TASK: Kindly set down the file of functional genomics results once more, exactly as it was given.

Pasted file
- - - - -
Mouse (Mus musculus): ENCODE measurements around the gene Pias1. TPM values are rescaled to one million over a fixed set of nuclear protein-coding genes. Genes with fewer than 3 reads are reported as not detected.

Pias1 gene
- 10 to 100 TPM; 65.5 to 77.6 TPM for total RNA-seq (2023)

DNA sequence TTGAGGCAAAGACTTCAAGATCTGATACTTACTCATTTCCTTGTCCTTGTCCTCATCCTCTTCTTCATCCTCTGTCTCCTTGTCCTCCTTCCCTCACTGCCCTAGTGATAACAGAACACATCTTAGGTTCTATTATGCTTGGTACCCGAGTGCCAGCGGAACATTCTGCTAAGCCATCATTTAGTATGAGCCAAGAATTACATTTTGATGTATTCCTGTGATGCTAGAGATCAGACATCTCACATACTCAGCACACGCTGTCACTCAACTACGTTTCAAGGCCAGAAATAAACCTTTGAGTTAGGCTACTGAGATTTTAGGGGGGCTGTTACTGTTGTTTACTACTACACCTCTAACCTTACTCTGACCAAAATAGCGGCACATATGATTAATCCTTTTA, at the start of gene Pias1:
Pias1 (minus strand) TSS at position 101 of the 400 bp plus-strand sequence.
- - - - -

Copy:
Mouse (Mus musculus): ENCODE measurements around the gene Pias1. TPM values are rescaled to one million over a fixed set of nuclear protein-coding genes. Genes with fewer than 3 reads are reported as not detected.

Pias1 gene
- 10 to 100 TPM; 65.5 to 77.6 TPM for total RNA-seq (2023)

DNA sequence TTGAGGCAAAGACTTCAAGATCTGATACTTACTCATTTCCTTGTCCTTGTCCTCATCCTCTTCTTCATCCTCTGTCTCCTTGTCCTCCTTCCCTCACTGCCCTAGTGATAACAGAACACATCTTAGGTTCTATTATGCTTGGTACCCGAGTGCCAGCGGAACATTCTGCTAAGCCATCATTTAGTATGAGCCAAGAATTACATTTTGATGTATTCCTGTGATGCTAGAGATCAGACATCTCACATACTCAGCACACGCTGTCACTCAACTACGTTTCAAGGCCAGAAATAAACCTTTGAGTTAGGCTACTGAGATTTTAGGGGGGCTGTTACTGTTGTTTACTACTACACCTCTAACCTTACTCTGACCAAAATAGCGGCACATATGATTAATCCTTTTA, at the start of gene Pias1:
Pias1 (minus strand) TSS at position 101 of the 400 bp plus-strand sequence.